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Stainless-steel seal components are being cleaned more quickly, efficiently and economically at John Crane UK’s plant in Slough, following the installation of an aqueous cleaning line from Turbex.

The equipment replaced two separate industrial washing systems and extends the size of component that can be processed to 500mm in diameter.

Programmable ultrasonics, together with jet turbulation in the latest equipment, are proving to be effective at helping to clean newly manufactured seal components, particularly the blind holes that tend to harbour swarf and cutting oil.

Combining the two methods of agitation is said to be efficient at removing heavy hydrocarbon soil from the rotating faces of seals that are returned periodically for refurbishment.

The previous cleaning plant at Slough included a rotary aqueous jet washer to clean batches of new seal parts before assembly.

However, the parts had to be dried manually afterwards.

The other pre-existing cleaning system at the Slough facility was a manual washer that utilised a paraffin derivative delivered through a brush to remove heavy oils from used seals, many of which are returned from arduous applications in the petrochemical and mining sectors.

Between one and two hours of work was needed to clean a batch of such components by hand to the required standard.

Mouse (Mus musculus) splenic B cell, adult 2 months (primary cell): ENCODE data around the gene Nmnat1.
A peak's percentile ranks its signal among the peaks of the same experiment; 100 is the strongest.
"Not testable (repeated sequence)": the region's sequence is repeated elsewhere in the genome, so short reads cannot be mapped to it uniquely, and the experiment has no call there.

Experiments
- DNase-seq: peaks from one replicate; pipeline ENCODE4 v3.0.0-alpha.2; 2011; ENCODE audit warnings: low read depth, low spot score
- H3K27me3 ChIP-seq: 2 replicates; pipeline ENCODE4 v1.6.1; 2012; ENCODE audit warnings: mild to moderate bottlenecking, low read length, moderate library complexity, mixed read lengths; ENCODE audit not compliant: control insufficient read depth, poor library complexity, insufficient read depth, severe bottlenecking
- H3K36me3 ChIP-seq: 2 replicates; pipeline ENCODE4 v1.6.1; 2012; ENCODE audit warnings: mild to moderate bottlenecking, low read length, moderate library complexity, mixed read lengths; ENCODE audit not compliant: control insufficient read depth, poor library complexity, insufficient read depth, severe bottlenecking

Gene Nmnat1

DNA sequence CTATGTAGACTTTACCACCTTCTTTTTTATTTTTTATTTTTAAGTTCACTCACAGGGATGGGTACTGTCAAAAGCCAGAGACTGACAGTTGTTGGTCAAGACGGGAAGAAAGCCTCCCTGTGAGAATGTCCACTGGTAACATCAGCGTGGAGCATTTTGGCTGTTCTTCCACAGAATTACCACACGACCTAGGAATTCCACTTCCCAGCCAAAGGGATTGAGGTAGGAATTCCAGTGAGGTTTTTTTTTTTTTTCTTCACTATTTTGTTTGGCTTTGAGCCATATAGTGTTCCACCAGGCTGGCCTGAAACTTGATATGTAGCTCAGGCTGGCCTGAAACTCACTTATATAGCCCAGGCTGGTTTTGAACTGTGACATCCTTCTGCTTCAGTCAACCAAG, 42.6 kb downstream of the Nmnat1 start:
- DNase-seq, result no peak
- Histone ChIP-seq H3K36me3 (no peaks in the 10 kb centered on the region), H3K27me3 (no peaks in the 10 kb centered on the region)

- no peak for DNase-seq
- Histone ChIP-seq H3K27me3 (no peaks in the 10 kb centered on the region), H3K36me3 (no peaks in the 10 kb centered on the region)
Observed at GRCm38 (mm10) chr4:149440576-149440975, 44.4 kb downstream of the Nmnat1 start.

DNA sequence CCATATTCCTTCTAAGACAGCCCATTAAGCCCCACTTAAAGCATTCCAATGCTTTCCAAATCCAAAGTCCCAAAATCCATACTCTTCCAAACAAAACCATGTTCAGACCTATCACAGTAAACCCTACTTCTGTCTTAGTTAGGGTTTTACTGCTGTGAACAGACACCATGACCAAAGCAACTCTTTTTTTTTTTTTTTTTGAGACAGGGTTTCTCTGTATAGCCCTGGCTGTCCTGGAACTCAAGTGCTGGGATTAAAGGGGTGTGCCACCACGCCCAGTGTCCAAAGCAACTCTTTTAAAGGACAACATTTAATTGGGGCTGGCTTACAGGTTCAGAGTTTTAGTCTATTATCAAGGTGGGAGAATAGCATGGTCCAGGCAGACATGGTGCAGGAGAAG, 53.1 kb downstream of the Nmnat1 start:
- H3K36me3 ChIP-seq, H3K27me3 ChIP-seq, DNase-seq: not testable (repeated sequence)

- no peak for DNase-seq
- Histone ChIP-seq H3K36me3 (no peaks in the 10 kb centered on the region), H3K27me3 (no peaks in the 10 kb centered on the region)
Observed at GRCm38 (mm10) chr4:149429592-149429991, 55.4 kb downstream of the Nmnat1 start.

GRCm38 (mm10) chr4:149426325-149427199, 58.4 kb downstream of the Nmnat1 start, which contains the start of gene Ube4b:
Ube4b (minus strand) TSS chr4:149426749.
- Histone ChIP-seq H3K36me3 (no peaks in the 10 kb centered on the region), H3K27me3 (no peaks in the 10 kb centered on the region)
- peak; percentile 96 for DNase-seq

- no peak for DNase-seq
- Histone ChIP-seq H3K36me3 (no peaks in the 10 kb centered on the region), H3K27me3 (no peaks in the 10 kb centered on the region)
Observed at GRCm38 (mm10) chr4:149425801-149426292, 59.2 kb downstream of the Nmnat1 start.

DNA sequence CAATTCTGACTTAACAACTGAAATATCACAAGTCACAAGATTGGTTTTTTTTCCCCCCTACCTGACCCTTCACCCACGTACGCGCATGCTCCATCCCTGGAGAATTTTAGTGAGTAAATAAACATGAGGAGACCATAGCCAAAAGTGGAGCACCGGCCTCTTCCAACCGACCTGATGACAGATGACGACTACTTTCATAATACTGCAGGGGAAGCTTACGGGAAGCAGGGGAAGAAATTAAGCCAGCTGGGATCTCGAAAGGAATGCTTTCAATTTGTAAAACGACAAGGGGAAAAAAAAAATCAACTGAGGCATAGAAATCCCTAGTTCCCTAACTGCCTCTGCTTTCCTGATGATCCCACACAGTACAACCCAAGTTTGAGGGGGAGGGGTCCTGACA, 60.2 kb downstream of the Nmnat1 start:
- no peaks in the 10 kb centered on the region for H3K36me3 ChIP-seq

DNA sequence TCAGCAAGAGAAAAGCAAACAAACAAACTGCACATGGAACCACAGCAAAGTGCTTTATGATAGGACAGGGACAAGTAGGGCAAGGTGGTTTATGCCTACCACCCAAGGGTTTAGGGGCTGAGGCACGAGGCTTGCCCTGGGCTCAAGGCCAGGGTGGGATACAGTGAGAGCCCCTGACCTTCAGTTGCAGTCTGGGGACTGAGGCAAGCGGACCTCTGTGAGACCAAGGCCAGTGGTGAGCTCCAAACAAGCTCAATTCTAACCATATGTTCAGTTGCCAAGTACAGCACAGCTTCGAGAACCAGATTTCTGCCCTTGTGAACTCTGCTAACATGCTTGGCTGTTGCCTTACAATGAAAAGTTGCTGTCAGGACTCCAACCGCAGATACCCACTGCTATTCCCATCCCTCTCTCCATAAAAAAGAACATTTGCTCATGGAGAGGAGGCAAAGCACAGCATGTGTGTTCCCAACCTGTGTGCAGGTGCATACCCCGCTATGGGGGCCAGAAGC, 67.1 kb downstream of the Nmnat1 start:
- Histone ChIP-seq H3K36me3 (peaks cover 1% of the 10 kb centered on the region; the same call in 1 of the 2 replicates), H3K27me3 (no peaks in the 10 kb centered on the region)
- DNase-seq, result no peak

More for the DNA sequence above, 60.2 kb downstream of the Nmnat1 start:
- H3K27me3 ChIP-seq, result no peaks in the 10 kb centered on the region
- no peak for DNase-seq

Cleaning both new and used seal components is now carried out in the Turbex line.

Called Crystal CRX, it is a modular washing machine built by Finnish manufacturer Finnsonic, for which Turbex is the UK agent.

Extensive trials were carried out at its Alton technical centre, together with John Crane engineers, to identify the correct number of tanks and the best cleaning agents and to fine-tune the programmes for optimum results across the two applications.

The line, which started operation at the Slough factory in February 2009, comprises four stages.

The first contains an alkaline detergent.

Full immersion of the parts in a basket with programmed ultrasonics at a frequency, intensity and duration to suit the component type, plus jet turbulation, results in rapid processing to a high level of cleanliness.

The basket is transferred via an overhead beam to subsequent tanks for primary rinsing, secondary deionised water rinsing and the drying of the parts.

When the basket has completed the cycle and reaches the start of the output conveyor, fans automatically cool the components so that they can be handled more quickly.

Mike Perrett, projects manager at John Crane, said: ‘The beauty of the Turbex system is that the operator loads parts into a basket and places it on the input conveyor, after which he is free to do other jobs while cleaning is in progress, such as preparing the next basket of parts or bench work or attending a lathe.

‘A mix of new components and refurb parts can be processed in successive loads to a maximum weight of 60kg per basket and cycle time is between 15 and 30 minutes – much faster than either of the previous processes,’ he added.

According to Perrett, productivity improvements have resulted in two areas: avoiding the need to dry new seal components by hand after they come out of the rotary jet washer and eliminating time-consuming manual cleaning when refurbishing used seals.

John Huntingdon, managing director of Turbex, said that the modular build and commonality of parts allows a CRX system to be configured for typically 20 per cent less than similar purpose-built systems on the market.

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